In the Audrey Hepburn-Anthony Perkins vehicle “Greens Mansions” (1959), he played the evil son of the chief of a primitive tribe in the Venezuelan jungle. He also played a Native American in “Five Savage Men” (1970) and “Sergeants 3” (1962).
Silva starred as the lead in the 1963 crime drama Johnny Cool, in which his character murders Mafia bosses to gain control of an empire of his own. He also portrayed the title character, a Japanese secret agent previously played by Peter Lorre, in ‘The Return of Mr. Moto” of 1965.
According to an article on the website Cool Ass Cinema, Silva’s “talents as a leading man were not fully appreciated until he went to Europe, where Italian directors used his fierce, intense face after a fiery, scene-stealing performance. in Carlo Lizzani’s thrilling “The Hills Run Red” (1966). “Silva really found his appeal in European action thrillers, as evidenced in Emilio Miraglia’s taut political thriller Assassination (1967), where he is reborn with a new identity, Chandler, trained as a political assassin and used to defeat a international crime syndicate . The actor starred the following year opposite Miraglia in “The Falling Man,” in which he played a cop framed for killing a police informant.
Silva became even busier in the 1970s, playing tough clients on both sides of the law in films made in Europe. He had prominent roles, said Cool Ass Cinema, “in two of Fernando Di Leo’s most accomplished works – ‘Manhunt’ (1972) and ‘The Boss’ (1973) – the second and third of the Mafia trilogy that began with the wonderful kind. classic ‘Milan Caliber 9’ (1972). In “Manhunt,” Silva and Woody Strode played American hitmen out to silence a pimp wrongly accused of missing a shipment of heroin. “The Boss” saw one of Silva’s best performances, playing an assassin working for a mobster. “His role here,” said Cool Ass Cinema, “defined Silva’s signature persona as an unmistakable, almost indestructible presence bearing a cool and calculating demeanor.”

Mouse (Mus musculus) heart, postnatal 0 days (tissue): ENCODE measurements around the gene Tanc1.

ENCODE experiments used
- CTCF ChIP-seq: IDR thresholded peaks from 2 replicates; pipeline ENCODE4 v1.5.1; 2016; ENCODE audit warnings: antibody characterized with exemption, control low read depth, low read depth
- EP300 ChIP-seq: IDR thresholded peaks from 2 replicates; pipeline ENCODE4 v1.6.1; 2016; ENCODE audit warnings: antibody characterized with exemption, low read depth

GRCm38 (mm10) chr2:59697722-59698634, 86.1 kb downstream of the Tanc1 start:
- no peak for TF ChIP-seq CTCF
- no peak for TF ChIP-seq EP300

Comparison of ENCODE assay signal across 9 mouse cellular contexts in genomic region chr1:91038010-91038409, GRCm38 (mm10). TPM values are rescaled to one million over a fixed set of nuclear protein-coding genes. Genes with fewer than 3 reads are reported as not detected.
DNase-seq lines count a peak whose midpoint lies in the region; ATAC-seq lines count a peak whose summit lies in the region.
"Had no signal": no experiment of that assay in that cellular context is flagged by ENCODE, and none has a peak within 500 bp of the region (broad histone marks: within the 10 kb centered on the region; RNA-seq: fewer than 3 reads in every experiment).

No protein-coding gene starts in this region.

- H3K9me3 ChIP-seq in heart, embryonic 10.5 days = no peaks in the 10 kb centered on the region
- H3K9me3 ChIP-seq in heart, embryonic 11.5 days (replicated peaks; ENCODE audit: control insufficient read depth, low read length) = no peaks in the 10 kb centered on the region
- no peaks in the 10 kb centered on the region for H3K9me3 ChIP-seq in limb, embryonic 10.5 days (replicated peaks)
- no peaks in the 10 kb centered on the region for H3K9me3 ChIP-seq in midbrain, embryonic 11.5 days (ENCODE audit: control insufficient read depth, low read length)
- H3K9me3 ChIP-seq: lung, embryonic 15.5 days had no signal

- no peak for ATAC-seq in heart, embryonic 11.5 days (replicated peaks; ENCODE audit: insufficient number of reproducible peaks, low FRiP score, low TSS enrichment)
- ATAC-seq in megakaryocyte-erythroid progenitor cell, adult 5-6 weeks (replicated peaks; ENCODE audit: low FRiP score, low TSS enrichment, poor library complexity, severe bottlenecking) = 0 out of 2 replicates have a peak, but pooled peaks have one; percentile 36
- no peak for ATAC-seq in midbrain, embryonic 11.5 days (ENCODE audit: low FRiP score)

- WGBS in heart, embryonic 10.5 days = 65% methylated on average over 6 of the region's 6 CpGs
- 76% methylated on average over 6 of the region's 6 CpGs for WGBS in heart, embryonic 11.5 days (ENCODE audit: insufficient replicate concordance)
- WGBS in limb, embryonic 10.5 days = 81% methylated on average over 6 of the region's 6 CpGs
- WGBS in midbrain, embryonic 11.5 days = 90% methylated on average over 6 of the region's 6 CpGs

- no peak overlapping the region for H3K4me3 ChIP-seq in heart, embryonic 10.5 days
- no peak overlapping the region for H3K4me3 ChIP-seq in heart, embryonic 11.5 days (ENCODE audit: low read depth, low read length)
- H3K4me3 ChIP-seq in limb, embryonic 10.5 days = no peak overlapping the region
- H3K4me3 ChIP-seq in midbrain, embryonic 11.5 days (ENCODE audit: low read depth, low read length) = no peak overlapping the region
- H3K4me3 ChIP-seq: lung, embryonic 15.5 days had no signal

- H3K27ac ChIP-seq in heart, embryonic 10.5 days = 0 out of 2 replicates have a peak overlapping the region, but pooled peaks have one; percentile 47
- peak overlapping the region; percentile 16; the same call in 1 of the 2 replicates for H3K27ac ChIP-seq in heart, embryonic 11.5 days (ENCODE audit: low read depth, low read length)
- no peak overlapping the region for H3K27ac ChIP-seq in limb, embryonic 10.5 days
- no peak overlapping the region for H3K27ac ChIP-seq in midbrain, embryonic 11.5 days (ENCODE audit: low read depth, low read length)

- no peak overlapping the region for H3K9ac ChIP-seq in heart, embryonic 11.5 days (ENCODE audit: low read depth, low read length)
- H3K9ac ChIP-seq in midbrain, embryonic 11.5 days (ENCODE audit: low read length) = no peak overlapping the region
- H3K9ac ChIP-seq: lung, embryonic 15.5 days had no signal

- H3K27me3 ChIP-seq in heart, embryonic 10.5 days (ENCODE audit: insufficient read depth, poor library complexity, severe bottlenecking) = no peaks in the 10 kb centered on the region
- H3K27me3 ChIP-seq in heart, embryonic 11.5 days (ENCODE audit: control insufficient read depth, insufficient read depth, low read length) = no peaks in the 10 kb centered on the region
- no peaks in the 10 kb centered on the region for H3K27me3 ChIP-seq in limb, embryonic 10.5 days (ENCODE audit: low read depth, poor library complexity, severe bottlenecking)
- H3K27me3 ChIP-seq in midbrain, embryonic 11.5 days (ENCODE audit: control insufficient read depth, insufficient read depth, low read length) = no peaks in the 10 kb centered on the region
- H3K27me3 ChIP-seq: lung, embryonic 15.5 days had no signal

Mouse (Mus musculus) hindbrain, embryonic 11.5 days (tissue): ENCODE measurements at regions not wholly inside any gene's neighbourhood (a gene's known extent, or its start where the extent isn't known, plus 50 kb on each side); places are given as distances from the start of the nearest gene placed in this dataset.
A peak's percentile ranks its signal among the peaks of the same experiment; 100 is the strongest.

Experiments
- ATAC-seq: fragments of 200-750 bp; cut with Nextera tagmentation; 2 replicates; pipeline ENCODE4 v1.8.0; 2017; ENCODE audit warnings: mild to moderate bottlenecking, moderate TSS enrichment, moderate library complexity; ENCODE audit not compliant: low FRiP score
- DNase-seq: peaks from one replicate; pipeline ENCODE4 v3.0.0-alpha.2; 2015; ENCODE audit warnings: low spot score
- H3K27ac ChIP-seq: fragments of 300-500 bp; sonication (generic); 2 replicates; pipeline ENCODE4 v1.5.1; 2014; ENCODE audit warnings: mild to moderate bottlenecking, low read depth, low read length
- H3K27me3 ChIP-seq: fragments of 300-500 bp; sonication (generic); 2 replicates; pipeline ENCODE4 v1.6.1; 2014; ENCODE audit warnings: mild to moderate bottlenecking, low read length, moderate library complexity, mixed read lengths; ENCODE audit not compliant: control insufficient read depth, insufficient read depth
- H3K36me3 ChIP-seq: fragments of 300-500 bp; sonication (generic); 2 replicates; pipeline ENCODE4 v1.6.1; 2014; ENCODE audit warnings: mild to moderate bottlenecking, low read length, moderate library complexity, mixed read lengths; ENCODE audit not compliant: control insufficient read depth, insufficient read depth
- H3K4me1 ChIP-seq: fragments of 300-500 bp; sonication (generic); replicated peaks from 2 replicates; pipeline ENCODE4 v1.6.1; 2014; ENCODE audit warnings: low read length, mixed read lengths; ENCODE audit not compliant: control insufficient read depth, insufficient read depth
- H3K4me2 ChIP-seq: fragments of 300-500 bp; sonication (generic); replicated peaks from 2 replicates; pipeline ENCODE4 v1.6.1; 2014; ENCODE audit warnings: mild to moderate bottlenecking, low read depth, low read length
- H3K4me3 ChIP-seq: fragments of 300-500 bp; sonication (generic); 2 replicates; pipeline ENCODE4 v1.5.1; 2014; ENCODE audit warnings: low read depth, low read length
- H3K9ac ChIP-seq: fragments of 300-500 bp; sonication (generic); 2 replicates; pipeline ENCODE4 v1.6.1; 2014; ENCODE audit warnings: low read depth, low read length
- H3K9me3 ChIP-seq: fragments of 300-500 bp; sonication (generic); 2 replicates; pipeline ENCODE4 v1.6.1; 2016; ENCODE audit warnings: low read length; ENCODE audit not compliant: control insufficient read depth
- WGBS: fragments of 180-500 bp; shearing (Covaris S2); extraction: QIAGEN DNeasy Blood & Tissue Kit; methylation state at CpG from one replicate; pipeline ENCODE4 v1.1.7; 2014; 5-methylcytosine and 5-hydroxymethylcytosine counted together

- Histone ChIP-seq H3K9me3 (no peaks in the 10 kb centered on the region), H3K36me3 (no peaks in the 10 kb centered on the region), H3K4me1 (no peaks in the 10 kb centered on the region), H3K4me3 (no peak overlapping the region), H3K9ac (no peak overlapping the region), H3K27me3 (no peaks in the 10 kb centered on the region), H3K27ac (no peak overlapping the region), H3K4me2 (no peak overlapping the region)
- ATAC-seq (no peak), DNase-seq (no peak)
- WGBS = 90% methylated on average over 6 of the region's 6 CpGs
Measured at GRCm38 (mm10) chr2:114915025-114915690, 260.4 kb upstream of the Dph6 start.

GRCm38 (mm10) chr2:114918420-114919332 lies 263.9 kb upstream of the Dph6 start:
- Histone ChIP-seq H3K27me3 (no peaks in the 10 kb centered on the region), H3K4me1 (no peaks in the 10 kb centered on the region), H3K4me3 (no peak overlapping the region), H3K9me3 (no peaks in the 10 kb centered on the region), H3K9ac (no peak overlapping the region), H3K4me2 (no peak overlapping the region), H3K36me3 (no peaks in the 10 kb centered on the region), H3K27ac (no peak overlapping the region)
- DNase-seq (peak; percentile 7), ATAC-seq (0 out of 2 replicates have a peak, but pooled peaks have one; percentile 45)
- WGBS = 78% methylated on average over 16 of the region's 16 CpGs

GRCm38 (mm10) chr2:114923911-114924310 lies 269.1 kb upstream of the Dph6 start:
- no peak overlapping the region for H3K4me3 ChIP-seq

Other European works during the 70s include Andrea Bianchi’s brutal crime drama “Cry of a Prostitute”, Umberto Lenzi’s “Almost Human”, “Manhunt in the City” and “Free Hand for a Tough Cop”, “Weapons of Death” and finally “Crimebusters” of 1979. “Manhunt in the City” showed a somewhat more vulnerable side of Silva as an ordinary man driven to revenge when the law does not punish his daughter’s killers.
In the 1980s he sometimes showed a humorous side as he appeared in roles that parodied his earlier work, such as in “Cannonball Run 2”.
Silva was born in Brooklyn and raised in Spanish Harlem. According to the book Hispanics in Hollywood, his parents were Italian and Puerto Rican. He dropped out of school at 13 and began taking drama classes while supporting himself as a dishwasher and eventually a waiter. Silva auditioned for the Actors Studio in 1955. He was one of five students accepted from a field of 2,500 applicants.
He made his television debut at the Armstrong Circle Theater in 1950 and his big screen debut, uncredited, in Elia Kazan’s 1952 film Viva Zapata! starring Marlon Brando.
Silva was married twice in the 1950s. His third marriage, to Ruth Earl, lasted from 1966 until their divorce in 1987.
He is survived by two sons, Michael and Scott. Scott Silva asked fans to remember his father by commenting on his accounts on social networks: Instagram: henrysilvaofficial; Twitter: @MrHenrySilva and Henry Silva Facebook official.